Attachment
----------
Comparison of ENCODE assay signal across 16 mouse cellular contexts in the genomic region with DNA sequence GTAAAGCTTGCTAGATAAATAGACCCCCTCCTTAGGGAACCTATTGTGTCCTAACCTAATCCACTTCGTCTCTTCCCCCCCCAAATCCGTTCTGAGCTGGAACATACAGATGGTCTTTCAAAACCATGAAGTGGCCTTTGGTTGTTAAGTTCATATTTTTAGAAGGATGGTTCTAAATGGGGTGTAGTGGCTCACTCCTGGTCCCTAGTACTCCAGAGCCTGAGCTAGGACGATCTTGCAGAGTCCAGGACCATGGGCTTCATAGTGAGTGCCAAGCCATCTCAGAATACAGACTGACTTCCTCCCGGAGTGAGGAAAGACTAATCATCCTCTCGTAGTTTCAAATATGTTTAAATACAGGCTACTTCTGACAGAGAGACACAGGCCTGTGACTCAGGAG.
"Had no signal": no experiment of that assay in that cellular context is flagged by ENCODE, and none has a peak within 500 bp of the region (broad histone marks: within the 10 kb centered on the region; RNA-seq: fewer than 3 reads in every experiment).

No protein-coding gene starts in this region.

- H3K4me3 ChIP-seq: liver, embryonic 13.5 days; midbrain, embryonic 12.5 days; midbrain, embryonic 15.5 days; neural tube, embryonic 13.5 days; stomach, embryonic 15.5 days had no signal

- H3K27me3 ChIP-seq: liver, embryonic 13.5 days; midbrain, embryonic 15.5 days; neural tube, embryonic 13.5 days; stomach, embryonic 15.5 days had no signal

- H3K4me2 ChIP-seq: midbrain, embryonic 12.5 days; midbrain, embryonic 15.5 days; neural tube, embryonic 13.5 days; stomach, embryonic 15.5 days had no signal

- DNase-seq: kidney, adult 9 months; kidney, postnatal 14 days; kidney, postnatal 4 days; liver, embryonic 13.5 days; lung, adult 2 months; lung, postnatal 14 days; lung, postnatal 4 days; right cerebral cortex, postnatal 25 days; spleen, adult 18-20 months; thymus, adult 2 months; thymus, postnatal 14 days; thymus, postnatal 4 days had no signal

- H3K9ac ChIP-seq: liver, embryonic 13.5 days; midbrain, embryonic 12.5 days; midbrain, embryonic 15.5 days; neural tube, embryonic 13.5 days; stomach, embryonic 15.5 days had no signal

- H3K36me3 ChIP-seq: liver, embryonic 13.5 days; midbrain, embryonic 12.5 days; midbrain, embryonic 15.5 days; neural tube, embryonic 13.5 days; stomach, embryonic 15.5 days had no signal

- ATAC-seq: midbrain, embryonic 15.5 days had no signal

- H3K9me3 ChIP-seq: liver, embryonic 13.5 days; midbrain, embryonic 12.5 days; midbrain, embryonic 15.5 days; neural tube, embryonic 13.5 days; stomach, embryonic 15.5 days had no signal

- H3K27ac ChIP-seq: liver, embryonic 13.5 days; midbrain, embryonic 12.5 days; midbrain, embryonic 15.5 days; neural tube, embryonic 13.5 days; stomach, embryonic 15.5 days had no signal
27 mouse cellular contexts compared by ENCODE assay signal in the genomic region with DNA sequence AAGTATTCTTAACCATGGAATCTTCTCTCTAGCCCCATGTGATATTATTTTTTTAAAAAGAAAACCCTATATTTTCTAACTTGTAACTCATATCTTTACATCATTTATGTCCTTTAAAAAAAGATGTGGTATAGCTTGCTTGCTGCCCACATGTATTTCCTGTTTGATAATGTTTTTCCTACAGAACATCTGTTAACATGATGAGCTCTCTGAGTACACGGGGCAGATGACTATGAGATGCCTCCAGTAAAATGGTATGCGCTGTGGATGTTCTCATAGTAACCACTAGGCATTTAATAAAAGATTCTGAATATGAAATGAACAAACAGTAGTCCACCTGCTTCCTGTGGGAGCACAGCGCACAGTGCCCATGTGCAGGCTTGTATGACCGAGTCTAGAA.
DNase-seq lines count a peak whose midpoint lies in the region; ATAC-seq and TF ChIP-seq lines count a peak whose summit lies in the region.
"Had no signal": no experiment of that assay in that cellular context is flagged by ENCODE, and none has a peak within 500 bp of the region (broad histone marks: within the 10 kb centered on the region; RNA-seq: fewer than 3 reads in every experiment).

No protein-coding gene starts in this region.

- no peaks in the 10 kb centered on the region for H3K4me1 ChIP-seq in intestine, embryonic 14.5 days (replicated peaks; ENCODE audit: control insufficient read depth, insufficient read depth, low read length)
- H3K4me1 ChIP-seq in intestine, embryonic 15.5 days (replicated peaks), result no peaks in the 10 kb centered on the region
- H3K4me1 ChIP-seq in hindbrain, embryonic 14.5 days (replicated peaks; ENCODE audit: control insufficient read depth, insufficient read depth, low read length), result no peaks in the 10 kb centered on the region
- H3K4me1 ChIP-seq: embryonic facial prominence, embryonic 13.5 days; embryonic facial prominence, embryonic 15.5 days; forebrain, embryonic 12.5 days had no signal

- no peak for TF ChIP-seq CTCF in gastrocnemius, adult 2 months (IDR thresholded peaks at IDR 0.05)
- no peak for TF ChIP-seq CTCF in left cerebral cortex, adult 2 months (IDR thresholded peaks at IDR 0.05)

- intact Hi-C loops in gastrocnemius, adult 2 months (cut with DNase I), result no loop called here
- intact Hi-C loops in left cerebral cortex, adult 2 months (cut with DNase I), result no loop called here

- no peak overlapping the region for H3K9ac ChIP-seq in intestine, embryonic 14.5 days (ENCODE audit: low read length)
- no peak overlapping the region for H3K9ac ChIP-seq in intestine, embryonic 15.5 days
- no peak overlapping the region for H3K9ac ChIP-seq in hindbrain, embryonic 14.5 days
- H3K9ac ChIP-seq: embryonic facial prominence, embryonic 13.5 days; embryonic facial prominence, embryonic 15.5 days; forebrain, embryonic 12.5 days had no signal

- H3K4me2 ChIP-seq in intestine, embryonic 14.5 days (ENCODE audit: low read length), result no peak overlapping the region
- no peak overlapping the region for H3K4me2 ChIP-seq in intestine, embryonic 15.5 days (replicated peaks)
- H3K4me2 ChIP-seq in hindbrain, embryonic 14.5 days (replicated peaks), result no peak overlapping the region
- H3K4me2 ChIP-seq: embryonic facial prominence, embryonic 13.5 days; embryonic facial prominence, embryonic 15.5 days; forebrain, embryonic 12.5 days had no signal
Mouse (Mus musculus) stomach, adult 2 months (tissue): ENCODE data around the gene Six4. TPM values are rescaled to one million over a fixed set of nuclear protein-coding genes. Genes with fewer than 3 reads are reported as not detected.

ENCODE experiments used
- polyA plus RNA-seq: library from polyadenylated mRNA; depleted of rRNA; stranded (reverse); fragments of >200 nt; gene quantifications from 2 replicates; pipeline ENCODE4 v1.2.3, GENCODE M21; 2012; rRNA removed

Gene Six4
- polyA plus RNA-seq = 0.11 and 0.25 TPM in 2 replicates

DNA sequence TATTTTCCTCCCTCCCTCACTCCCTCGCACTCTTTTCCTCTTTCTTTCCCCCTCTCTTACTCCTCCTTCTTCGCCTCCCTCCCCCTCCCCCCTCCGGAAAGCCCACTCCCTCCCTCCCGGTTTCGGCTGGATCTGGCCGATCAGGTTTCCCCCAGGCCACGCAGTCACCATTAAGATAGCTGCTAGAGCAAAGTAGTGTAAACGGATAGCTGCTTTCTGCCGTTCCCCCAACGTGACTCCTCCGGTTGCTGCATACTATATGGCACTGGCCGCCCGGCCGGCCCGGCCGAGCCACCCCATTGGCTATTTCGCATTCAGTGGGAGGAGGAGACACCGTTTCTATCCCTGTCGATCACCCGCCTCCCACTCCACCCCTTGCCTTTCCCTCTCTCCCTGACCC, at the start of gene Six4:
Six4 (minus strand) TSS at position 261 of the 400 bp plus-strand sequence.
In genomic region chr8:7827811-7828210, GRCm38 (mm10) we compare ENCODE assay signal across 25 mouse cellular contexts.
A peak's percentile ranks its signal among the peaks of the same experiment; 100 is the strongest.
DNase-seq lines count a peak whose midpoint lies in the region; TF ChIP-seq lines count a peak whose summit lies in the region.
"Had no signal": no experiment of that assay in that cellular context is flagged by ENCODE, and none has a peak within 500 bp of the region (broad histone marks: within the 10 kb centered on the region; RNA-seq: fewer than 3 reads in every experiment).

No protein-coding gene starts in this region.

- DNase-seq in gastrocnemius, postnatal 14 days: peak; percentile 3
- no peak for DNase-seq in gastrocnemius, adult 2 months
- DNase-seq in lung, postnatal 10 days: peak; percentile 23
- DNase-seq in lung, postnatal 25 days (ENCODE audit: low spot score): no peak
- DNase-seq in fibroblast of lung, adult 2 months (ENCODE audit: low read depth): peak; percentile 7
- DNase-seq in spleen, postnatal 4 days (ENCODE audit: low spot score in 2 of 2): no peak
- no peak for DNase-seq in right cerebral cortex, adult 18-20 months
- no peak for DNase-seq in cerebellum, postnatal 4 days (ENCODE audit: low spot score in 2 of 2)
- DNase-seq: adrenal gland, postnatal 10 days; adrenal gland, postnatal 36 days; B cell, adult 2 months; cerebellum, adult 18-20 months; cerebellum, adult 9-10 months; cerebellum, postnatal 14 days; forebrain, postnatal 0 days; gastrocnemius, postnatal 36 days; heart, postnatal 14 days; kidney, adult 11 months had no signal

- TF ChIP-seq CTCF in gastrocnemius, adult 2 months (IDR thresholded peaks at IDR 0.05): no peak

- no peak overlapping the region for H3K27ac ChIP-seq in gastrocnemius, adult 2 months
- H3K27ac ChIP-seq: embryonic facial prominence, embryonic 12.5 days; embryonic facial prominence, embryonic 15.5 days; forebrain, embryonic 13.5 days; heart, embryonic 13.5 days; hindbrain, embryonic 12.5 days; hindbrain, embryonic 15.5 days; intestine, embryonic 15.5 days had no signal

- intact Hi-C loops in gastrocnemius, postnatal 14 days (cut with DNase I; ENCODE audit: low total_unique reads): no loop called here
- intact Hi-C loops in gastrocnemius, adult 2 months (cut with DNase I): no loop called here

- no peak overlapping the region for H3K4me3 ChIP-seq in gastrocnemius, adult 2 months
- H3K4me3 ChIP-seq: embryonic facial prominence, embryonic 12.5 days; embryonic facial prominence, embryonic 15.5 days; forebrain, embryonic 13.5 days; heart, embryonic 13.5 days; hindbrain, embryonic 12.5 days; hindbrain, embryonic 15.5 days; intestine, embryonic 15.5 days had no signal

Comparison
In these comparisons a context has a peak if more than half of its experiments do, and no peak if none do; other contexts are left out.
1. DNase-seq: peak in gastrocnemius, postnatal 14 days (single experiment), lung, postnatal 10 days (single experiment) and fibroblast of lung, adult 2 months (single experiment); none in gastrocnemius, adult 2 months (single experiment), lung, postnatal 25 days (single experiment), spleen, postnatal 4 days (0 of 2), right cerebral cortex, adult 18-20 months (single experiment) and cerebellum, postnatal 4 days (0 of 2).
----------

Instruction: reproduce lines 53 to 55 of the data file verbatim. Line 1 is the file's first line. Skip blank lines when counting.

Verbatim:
- DNase-seq: adrenal gland, postnatal 10 days; adrenal gland, postnatal 36 days; B cell, adult 2 months; cerebellum, adult 18-20 months; cerebellum, adult 9-10 months; cerebellum, postnatal 14 days; forebrain, postnatal 0 days; gastrocnemius, postnatal 36 days; heart, postnatal 14 days; kidney, adult 11 months had no signal

- TF ChIP-seq CTCF in gastrocnemius, adult 2 months (IDR thresholded peaks at IDR 0.05): no peak

- no peak overlapping the region for H3K27ac ChIP-seq in gastrocnemius, adult 2 months